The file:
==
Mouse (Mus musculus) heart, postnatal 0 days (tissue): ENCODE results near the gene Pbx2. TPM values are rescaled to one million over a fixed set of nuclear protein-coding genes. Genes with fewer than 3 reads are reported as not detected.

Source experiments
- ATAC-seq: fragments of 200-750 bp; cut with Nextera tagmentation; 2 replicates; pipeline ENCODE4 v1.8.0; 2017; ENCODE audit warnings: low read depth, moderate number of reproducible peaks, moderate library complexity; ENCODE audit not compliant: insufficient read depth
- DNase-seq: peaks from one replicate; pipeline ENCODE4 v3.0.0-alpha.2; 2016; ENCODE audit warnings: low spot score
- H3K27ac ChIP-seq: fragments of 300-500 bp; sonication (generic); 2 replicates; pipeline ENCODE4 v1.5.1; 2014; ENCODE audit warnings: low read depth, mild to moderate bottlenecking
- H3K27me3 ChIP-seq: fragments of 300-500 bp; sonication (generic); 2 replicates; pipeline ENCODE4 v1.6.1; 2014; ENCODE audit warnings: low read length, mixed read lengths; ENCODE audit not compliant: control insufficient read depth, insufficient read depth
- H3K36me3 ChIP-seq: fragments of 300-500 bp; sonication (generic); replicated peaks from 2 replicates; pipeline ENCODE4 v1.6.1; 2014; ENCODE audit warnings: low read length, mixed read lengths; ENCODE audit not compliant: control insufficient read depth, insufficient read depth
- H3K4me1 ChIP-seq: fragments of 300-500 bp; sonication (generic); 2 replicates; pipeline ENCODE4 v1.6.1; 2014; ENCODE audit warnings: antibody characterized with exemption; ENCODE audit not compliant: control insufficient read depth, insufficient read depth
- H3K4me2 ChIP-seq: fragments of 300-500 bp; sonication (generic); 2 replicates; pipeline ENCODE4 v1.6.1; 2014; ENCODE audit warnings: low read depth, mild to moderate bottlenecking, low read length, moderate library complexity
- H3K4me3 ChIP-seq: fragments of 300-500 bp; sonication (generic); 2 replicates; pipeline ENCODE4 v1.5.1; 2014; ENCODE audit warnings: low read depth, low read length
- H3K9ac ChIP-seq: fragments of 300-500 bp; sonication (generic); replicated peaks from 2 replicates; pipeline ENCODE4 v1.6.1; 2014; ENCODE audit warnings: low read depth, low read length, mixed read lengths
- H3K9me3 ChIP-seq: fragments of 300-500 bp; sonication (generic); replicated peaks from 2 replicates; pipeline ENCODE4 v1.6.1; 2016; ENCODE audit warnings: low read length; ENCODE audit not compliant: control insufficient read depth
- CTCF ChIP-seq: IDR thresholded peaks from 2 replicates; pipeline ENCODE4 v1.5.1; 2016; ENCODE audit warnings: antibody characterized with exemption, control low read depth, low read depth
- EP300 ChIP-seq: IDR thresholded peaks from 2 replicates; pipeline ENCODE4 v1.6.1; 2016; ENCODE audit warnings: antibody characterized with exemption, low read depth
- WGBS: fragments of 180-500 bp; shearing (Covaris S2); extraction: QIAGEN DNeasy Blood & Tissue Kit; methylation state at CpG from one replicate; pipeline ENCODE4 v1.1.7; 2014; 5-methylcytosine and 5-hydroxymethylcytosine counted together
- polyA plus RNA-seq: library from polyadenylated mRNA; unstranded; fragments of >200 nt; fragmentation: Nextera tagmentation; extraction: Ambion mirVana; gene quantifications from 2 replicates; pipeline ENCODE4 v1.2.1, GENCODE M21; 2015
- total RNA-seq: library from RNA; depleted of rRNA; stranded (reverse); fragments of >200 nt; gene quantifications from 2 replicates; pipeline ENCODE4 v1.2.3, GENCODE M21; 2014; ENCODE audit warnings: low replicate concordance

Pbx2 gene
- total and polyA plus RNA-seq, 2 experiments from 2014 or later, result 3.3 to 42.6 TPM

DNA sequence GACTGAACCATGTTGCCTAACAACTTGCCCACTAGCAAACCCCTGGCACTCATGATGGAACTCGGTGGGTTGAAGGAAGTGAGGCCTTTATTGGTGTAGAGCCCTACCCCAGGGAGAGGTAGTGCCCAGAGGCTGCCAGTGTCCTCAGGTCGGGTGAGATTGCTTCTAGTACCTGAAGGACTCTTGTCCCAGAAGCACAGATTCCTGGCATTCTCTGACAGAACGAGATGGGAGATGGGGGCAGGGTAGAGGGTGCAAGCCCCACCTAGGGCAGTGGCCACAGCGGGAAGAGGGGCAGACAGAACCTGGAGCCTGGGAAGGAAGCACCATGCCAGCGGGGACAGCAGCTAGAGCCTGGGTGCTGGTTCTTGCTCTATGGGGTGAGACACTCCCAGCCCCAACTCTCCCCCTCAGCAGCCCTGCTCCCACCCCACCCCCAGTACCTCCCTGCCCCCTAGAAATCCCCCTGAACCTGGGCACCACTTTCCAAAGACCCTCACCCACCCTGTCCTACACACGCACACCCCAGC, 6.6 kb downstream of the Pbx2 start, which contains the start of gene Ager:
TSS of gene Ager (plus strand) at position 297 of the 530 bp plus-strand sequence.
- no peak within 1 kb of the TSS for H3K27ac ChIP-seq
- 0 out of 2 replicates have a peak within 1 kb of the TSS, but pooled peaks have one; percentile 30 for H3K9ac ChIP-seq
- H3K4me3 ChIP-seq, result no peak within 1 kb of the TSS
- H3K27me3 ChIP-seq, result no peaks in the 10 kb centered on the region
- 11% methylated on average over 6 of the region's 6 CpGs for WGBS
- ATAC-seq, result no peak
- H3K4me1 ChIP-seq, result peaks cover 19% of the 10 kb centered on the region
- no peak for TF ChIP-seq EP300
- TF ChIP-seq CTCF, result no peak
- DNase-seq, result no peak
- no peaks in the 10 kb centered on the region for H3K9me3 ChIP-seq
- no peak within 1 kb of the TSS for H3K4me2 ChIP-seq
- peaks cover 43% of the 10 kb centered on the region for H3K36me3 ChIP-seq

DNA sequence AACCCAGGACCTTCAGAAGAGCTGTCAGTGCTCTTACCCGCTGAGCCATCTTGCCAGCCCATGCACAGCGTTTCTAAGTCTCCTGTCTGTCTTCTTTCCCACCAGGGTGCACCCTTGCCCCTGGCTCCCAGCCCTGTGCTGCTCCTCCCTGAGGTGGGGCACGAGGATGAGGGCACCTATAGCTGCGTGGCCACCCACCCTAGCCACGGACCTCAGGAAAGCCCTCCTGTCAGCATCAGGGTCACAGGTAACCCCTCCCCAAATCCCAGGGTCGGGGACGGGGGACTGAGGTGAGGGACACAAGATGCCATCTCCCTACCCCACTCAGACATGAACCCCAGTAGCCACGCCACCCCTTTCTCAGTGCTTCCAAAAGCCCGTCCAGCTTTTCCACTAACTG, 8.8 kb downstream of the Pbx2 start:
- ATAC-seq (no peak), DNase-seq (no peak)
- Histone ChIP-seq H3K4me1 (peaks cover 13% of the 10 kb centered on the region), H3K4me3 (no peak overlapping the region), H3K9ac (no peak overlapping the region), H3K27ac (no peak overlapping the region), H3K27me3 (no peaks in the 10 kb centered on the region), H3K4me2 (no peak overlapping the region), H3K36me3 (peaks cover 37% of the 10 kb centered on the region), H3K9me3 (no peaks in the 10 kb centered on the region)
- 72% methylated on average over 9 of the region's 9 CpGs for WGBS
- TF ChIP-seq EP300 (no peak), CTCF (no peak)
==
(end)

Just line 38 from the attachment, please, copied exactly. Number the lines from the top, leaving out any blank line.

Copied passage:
- 72% methylated on average over 9 of the region's 9 CpGs for WGBS